Data Availability: Raw sequence data are available in NCBI GEO accession GSE199253 and GSE163160 (https://www.ncbi.nlm.nih.gov/geo/query/acc.cgi?acc=GSE199253; https://www.ncbi.nlm.nih.gov/geo/query/acc.cgi?acc=GSE163160). Genotyping data can be accessed upon request through the European Genome-Phenome Archive (EGA) at ID EGAS00001006184 (https://ega-archive.org/datasets/EGAD00010002308). All processed data underlying analyses and figures in the paper are located at https://doi.org/10.5281/zenodo.7375095 and in the supplementary tables where specified. Pipelines and custom code for all analyses and graphs of this manuscript are available in the Github page https://github.com/Gaulton-Lab/pbmc_snATAC.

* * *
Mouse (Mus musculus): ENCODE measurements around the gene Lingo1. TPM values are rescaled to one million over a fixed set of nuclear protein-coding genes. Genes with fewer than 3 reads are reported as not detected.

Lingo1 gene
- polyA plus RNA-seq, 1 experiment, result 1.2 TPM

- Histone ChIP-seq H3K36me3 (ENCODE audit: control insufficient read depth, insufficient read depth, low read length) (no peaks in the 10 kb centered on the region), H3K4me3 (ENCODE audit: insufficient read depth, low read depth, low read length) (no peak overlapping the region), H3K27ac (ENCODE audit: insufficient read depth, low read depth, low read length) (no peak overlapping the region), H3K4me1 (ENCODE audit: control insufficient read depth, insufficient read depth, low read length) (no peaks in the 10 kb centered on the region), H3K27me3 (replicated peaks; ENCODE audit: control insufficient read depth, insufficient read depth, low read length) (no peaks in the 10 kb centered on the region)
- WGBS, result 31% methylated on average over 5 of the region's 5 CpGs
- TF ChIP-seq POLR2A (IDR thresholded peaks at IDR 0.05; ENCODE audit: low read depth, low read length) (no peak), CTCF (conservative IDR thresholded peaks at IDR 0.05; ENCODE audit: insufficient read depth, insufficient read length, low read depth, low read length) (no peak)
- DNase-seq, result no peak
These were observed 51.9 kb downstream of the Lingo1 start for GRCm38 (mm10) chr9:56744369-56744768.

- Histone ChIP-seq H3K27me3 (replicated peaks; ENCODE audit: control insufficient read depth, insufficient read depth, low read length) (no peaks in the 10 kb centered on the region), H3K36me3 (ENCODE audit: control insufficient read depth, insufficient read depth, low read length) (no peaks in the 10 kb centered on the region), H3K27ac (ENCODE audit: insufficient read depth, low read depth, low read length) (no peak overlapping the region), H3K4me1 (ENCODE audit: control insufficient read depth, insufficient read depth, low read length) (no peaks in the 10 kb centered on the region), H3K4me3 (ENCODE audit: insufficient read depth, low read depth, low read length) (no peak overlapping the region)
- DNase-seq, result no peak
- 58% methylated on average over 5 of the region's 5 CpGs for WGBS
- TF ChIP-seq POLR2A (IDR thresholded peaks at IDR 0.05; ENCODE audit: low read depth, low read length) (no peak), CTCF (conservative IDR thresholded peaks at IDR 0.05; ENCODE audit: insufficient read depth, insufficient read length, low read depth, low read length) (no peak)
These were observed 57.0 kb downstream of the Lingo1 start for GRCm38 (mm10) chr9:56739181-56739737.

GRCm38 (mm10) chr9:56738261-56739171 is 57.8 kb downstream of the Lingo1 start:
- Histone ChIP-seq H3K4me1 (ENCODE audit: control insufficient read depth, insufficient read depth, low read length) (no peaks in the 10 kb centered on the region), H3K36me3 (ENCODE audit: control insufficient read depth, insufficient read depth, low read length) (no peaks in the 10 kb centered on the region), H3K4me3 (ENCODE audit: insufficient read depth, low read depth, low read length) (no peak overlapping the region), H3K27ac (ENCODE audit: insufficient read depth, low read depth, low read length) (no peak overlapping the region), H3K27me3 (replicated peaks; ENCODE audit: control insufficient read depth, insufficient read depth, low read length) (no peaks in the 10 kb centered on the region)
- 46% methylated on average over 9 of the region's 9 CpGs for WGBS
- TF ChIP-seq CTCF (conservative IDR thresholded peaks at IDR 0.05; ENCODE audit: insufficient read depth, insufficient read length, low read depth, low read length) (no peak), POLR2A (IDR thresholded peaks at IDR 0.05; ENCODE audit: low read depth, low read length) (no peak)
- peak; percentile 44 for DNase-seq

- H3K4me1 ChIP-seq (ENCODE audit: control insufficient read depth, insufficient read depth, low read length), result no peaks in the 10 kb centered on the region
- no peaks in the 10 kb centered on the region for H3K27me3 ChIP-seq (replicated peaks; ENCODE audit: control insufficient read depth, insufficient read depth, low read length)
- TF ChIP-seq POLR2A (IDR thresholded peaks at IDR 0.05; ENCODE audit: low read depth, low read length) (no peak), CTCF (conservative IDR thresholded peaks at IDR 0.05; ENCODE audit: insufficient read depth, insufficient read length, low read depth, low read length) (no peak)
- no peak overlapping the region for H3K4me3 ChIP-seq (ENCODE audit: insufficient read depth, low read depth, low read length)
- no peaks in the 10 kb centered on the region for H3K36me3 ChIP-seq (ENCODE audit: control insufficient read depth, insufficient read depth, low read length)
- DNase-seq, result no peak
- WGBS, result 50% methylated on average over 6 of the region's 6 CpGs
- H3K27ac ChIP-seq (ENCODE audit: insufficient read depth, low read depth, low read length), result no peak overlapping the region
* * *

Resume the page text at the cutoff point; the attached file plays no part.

Funding: This work was supported by National Institute of Diabetes and Digestive and Kidney Diseases awards DK112155, DK120429 and DK122607 to K.J.G. The funders had no role in study design, data collection and analysis, decision to publish, or preparation of the manuscript.

Competing interests: I have read the journal’s policy and the authors of this manuscript have the following competing interests: Dr. Gaulton has done consulting for Genentech and holds stock in Neurocrine Biosciences. Dr. Benaglio is an employee of Shoreline Bioscience. Dr. Chiou is an employee and shareholder of Pfizer. These affiliations have no competing interest related to the submitted work. The other authors have no competing interests to disclose. The funders had no role in study design, data collection and analysis, decision to publish, or preparation of the manuscript.